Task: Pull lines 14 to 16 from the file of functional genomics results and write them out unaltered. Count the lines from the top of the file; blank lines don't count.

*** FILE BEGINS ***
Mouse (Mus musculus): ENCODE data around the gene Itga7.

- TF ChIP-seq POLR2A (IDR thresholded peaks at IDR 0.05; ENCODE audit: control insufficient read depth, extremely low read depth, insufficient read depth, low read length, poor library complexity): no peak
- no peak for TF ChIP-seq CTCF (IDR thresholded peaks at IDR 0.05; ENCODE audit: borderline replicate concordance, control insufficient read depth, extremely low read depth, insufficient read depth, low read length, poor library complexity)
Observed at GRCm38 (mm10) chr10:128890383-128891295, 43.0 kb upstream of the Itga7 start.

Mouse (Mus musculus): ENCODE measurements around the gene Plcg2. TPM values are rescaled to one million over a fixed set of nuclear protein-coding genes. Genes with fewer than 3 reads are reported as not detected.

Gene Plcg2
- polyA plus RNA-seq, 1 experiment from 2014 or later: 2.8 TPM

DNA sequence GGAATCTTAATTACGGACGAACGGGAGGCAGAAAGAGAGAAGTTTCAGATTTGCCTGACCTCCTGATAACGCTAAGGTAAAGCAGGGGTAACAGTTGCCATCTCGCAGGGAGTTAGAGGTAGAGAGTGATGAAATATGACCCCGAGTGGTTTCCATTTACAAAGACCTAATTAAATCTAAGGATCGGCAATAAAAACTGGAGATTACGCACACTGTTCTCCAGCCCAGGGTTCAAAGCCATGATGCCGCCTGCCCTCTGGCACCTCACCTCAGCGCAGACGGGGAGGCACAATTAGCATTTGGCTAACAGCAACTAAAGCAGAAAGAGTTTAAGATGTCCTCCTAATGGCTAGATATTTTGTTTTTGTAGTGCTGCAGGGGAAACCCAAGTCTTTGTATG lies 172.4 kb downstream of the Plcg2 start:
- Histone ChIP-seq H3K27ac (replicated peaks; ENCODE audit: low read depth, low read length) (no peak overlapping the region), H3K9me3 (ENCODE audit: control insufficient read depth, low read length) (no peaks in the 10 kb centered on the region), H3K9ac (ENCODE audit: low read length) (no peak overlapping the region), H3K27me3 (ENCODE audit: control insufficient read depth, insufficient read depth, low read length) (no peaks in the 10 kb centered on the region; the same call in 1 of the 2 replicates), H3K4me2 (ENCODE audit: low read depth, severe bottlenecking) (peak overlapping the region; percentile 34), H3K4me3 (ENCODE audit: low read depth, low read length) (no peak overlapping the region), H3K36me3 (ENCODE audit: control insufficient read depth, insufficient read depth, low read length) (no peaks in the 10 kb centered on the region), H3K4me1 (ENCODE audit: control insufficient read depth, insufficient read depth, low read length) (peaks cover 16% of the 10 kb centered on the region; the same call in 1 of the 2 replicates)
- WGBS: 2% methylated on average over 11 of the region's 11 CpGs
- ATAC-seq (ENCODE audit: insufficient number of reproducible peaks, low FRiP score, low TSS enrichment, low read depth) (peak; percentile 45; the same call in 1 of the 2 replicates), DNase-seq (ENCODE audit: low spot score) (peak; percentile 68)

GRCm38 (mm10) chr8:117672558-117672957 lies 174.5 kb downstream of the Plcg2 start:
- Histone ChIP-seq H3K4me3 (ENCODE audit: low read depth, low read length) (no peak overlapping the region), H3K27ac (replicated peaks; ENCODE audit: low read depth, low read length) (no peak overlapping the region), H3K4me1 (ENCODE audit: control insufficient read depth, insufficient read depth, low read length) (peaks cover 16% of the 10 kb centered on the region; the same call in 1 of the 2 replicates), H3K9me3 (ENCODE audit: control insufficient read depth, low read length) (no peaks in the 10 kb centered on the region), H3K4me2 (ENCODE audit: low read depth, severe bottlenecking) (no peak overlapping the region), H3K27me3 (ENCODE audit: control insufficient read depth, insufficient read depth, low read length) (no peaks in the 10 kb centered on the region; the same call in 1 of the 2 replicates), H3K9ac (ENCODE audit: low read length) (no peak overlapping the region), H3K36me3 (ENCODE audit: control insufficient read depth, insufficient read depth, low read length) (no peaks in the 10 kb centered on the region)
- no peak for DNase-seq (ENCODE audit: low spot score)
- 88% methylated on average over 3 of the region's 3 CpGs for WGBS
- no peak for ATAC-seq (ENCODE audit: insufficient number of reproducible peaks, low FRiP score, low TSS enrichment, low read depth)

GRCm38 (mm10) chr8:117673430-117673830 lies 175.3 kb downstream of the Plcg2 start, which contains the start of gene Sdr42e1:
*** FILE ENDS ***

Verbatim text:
- no peak for DNase-seq (ENCODE audit: low spot score)
- 88% methylated on average over 3 of the region's 3 CpGs for WGBS
- no peak for ATAC-seq (ENCODE audit: insufficient number of reproducible peaks, low FRiP score, low TSS enrichment, low read depth)